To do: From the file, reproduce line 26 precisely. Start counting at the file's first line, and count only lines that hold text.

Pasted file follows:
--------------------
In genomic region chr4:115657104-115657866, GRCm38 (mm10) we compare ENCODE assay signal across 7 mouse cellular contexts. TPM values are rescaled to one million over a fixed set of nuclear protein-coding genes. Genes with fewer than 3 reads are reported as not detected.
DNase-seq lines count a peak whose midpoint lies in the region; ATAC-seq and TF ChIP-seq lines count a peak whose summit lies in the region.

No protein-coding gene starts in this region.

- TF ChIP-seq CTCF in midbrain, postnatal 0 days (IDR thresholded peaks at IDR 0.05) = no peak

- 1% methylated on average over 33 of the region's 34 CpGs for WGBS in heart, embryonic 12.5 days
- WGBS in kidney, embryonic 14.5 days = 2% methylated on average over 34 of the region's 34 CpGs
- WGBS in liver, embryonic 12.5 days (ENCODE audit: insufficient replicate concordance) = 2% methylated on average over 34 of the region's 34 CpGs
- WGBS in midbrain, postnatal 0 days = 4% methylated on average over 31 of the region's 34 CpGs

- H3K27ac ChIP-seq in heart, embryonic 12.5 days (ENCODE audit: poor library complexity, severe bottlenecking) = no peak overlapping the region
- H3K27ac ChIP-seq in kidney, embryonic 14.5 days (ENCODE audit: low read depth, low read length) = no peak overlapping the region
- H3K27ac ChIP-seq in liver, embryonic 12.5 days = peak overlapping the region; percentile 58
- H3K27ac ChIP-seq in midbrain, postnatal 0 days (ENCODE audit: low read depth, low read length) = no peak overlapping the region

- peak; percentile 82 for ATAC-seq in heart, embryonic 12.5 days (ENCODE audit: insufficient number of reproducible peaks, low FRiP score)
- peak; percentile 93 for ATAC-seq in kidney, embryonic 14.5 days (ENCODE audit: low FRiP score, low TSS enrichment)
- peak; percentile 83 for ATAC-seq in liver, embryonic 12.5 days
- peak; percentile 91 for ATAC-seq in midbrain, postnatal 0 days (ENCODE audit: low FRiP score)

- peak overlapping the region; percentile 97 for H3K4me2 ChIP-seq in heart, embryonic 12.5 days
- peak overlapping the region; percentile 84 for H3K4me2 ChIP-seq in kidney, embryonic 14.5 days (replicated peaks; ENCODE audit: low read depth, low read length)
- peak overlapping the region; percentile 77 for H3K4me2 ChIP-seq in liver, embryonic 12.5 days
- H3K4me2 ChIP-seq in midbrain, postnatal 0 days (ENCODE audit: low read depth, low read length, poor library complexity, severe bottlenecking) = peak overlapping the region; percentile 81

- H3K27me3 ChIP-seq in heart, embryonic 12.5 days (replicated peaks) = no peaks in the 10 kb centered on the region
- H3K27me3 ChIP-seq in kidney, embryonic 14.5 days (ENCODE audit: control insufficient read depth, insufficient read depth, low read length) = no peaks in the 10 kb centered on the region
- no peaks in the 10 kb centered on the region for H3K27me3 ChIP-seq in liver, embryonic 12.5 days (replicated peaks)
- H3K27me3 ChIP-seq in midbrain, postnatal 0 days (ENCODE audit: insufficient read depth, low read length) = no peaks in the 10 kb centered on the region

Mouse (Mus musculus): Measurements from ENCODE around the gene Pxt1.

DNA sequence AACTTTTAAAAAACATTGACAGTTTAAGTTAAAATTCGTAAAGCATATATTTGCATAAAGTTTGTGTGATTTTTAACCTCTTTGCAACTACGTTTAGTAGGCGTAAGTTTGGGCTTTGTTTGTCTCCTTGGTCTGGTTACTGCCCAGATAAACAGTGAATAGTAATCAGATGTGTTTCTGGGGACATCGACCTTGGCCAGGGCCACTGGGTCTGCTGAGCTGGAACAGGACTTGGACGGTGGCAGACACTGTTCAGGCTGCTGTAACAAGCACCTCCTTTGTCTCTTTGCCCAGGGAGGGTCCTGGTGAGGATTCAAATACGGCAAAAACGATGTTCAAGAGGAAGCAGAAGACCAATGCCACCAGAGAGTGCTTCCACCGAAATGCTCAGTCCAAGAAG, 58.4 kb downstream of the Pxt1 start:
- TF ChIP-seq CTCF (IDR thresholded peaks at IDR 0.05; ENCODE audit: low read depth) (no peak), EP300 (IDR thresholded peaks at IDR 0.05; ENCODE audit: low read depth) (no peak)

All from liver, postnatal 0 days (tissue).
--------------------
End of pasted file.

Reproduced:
DNA sequence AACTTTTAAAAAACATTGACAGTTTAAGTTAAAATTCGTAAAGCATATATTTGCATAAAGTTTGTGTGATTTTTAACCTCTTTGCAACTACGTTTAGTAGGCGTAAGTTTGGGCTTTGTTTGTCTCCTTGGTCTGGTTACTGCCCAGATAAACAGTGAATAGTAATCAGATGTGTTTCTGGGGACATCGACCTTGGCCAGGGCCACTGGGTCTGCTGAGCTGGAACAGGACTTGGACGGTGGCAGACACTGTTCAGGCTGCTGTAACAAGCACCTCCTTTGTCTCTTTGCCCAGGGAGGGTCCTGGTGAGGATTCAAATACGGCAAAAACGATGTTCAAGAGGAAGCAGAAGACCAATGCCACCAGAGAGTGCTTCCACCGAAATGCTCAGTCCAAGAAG, 58.4 kb downstream of the Pxt1 start: